Methods: The original study used a cross-sectional design and purposive sampling to recruit 601 HYA (ages 18-24) from agencies in Los Angeles (n=200), Austin (n=200), and Denver (n=201). Face-to-face interviews used a quantitative retrospective questionnaire to assess demographics, homelessness history, mental health and substance use (Mini International Neuropsychiatric Interview), childhood abuse (Childhood Trauma Questionnaire), peer associations, and income generation. Each author uses a different theoretical framework and econometric model to assess the magnitude of effects of a social policy on HYAs' outcomes.
Results: The first abstract uses the risk and resilience framework and logistic regression to test the effects of WIOA on HYAs' likelihood of being enrolled in school or vocational training. Results indicate that HYA had increased likelihood of being enrolled if they had received income from formal employment, had higher levels of both family emotional support and adaptive sense of time, lived in Denver, and identified as Latino/a. HYA had a decreased likelihood of enrollment if they experienced recent detention or reported previous physical neglect.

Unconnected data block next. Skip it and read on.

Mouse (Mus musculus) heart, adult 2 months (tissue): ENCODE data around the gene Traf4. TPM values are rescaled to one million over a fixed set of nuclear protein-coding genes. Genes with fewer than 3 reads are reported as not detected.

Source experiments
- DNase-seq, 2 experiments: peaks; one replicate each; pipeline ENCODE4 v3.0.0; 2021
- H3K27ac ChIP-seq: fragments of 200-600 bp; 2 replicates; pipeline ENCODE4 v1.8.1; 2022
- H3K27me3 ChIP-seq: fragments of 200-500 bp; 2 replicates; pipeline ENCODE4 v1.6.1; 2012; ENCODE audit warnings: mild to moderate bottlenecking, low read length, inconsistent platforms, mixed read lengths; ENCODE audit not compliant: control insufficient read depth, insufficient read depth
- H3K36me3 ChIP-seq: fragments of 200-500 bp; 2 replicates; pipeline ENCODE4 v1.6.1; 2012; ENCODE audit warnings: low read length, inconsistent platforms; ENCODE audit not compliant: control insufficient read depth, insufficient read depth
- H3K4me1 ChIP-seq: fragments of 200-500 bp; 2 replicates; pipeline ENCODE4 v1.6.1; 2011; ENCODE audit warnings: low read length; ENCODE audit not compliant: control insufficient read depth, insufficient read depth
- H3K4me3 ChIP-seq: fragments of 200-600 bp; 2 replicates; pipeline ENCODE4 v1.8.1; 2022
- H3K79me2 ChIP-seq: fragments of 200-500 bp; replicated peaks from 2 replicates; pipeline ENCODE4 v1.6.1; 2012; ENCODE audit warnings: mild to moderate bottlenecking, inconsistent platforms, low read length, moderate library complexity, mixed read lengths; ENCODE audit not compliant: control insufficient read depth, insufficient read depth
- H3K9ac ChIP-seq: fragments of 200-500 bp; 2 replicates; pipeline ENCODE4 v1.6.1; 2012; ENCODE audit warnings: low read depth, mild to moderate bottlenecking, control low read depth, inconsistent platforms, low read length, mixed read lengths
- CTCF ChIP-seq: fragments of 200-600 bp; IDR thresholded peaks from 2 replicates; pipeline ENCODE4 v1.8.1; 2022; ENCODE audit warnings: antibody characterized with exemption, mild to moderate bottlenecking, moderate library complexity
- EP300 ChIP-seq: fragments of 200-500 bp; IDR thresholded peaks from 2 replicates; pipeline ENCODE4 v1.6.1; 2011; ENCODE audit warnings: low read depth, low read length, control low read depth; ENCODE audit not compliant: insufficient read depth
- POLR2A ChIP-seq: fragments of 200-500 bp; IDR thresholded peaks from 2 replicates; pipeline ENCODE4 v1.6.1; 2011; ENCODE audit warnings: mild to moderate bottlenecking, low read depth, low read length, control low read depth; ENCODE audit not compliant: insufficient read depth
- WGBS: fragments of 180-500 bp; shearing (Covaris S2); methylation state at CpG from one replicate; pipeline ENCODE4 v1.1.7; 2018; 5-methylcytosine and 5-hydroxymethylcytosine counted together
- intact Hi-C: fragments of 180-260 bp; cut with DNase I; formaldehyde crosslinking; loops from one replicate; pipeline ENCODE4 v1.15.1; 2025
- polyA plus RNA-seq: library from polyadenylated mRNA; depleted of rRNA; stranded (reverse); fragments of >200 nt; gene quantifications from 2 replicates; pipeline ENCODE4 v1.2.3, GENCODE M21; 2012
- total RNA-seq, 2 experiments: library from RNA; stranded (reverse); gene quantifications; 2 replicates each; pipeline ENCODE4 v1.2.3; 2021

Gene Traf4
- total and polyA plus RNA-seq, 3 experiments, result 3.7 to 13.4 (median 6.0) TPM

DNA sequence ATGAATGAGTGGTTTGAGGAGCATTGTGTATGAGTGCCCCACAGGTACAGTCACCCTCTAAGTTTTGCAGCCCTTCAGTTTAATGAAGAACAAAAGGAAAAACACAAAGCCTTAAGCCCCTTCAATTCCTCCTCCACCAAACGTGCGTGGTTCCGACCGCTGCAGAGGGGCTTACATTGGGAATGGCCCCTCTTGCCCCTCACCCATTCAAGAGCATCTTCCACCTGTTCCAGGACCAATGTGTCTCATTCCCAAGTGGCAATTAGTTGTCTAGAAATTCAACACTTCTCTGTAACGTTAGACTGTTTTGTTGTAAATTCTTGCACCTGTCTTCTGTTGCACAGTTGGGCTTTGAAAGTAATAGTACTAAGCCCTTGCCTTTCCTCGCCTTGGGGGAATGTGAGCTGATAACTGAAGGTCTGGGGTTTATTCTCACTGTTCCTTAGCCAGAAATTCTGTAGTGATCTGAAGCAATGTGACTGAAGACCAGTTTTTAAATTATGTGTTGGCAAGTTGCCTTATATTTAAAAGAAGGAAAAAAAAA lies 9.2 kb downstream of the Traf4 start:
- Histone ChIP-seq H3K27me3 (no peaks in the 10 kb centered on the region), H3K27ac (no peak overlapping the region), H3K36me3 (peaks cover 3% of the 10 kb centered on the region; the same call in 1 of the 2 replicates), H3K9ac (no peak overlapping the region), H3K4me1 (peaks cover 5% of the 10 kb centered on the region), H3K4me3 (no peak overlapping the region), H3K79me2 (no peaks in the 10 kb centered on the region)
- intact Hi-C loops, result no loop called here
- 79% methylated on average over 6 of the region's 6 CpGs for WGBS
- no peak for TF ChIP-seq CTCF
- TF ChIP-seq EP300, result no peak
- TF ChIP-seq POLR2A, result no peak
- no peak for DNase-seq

The second abstract uses Educational Resilience theory and logistic regression to test the effects of State Tuition Waiver Programs for Foster Youth on HYAs' educational outcomes. Results suggest that a higher probability of negative educational outcomes were associated with being arrested and experiencing emotional neglect. A lower probability of negative educational outcomes was associated with being older, being employed, and experiencing physical abuse.
The third abstract uses the Four Traumagenic Dynamics Model and linear regression to test the effects of child sexual abuse (CSA) and related predictors on the self-efficacy and self-esteem of HYA. Results indicate that lower self-efficacy was associated with CSA, being restricted from and/or kicked out of agency services, and emotional neglect. Lower self-esteem was associated with CSA and emotional neglect.
Conclusions: These abstracts suggest that econometric methods are helpful for policymakers and practitioners to improve policies and services for HYA that reduce disparities related to economic, educational and mental health outcomes. Policies for addressing youth homelessness should consider the influence of risk factors that HYA experience both prior to homelessness and once homeless and offer integrated mental health services in educational and vocational programming.